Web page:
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VOL. 42 | NO. 43 | Friday, October 26, 2018

Check, please. ‘Checking In’ not really worth the stay

By Terri Schlichenmeyer

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You only want to relax. At the end of a business trip, you just want a hotel bed with the softest pillows. You don’t want a broken coffee maker, hair in the sink or malfunctioning air conditioning. No loud sounds in the hallway at midnight. No shortage of shampoo.

All you want is good service and helpful staff, which is all your customers really want, says Stephen J. Cloobeck, author of “Checking In.”

When entering a hotel, you probably wouldn’t expect to see a doctor behind the front desk. That’s what might’ve happened, if Stephen Cloobeck had followed his original plans: he attended medical school before he entered into the hospitality industry and ultimately “mastered” its principles.

Running a hotel and running your business, he explains, are more similar than you think.

In any business, the first principle is to focus on the client (or “guest”). You can do that by empowering your employees with what Cloobeck calls “The Meaning of Yes,” which is to “go above and beyond… without hesitation, reserve, or calculation.”

Mesh that with Principle Two: Never stop trying to improve. You can always find better ways to let your employees please your customers.

This doesn’t give you a pass, though.

Checking In: Hospitality-Driven Thinking, Business, and You

by Stephen J. Cloobeck

c.2018, Greenleaf Book Group

$23.95

264 pages

Become for your employees the role model you always needed, and don’t be afraid to get your hands dirty, too. If you own the business, “it means you’re in charge of – and accountable for – every detail, from every department.” Keep your eye trained on your customers, not your competition. Pay attention to even the tiniest details. Listen to your customers and let them teach you, then teach your staff that “no” is often an unnecessary word.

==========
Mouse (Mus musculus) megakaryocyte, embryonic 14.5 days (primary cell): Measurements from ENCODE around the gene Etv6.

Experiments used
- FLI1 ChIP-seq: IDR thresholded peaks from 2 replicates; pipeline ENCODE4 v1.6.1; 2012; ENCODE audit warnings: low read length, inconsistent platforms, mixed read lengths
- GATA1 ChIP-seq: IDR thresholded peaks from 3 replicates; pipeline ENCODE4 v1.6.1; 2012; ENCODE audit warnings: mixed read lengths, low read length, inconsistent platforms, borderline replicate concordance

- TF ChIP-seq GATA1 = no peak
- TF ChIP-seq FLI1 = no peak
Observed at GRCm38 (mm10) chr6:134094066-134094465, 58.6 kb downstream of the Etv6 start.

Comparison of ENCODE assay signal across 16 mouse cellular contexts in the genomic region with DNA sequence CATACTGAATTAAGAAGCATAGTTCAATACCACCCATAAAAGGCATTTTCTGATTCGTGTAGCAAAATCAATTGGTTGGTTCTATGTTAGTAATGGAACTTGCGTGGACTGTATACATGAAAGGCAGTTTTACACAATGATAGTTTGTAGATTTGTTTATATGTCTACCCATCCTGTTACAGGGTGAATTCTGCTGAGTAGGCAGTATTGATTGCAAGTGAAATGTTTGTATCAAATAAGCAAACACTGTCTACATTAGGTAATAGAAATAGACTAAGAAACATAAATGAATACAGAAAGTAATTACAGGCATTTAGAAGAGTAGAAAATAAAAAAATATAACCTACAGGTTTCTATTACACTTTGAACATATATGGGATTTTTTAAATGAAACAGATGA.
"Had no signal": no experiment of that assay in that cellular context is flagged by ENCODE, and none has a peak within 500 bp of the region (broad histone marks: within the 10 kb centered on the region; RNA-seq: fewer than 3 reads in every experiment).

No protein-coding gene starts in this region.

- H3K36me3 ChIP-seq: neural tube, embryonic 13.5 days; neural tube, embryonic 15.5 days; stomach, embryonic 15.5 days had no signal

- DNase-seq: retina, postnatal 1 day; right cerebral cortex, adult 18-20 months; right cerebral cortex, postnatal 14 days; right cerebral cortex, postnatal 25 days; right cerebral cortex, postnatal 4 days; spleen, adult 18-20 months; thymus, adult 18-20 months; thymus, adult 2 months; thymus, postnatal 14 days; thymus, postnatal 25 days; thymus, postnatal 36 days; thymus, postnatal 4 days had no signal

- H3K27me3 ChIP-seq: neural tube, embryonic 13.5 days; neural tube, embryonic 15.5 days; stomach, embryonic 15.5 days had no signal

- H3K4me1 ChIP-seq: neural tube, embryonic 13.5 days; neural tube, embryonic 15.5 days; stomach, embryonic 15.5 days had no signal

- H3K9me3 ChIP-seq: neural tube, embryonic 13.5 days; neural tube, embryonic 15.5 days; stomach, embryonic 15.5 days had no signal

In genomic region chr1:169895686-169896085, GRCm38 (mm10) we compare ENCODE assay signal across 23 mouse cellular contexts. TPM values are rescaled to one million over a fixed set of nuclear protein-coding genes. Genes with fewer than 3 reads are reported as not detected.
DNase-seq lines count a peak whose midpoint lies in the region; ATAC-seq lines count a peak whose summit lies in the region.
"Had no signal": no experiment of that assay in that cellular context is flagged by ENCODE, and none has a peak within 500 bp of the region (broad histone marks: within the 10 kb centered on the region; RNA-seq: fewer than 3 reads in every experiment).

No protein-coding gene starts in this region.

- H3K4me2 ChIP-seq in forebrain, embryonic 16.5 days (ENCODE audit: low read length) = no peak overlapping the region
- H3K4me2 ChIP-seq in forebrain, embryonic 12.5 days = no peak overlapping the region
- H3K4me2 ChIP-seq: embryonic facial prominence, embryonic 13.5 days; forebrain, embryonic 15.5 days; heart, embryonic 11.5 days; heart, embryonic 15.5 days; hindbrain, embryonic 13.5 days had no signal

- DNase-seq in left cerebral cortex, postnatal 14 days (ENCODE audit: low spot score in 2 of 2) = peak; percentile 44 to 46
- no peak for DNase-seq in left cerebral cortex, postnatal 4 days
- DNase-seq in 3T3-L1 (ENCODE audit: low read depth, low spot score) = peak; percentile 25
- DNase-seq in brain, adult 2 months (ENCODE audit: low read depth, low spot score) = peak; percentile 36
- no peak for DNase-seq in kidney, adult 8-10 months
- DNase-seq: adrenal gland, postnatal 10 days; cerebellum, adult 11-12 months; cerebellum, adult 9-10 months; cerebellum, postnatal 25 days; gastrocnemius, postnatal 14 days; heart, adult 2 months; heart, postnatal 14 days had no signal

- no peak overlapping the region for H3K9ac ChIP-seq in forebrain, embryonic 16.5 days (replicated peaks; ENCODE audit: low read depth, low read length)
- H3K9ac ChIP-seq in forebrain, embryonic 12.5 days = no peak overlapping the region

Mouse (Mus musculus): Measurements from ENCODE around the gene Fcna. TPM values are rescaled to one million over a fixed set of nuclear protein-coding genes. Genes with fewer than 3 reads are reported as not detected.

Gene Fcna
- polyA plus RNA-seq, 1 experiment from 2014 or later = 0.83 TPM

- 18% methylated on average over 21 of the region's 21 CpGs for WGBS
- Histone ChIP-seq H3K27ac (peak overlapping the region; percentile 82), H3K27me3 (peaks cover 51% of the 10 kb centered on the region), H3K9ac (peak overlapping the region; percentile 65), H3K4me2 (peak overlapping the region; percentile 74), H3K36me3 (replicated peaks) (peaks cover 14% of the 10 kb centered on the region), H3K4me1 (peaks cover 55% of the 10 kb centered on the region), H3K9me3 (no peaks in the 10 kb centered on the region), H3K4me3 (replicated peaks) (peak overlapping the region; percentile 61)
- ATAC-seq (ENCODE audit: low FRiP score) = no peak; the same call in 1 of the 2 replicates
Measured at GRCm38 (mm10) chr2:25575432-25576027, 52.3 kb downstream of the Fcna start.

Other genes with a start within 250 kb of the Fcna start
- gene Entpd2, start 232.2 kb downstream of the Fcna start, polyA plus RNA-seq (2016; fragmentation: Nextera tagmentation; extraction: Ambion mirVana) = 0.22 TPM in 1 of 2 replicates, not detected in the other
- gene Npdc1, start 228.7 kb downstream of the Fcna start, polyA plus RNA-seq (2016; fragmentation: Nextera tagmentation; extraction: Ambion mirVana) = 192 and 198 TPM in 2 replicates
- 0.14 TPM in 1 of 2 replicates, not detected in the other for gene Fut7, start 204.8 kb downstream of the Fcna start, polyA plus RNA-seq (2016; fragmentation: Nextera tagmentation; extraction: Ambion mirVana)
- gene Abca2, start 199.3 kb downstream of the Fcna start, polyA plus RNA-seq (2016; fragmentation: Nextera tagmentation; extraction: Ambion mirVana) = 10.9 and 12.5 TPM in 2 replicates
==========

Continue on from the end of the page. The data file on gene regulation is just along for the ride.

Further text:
Encourage fresh ideas from your employees. Strive to “recruit the best… train them to be your best… motivate them so they perform at their best.”

And finally, remember that whatever “industry you’re in, what path you go down, what career you choose, you get what you want by giving what others need.”

If that sounds business-intuitive, you’re not very wrong. It sometimes helps, however, to have things like that written down in front of you, but in “Checking In” there’s much to wade through to get there.

Many great campaigns are based on storytelling and this book is no exception. The author, a former CEO and chairman of Diamond Resorts International, uses personal experiences to illustrate how to make a business customer-centric. That’s useful information until it begins to read like a dry script for a resort ad, complete with slug-lines, and the book becomes more about the hospitality industry and less about business in general.

After a while, that single focus feels too firmly entrenched. By then, it’s not very easy to read, either.

If you are completely at a loss as to how to laser-point your business toward customers, or if you want to consider a new angle on an old idea, this might be your book. For most businesspeople, though, “Checking In” may not be worth checking out.

Terri Schlichenmeyer’s reviews of business books are read in more than 260 publications in the U.S. and Canada.

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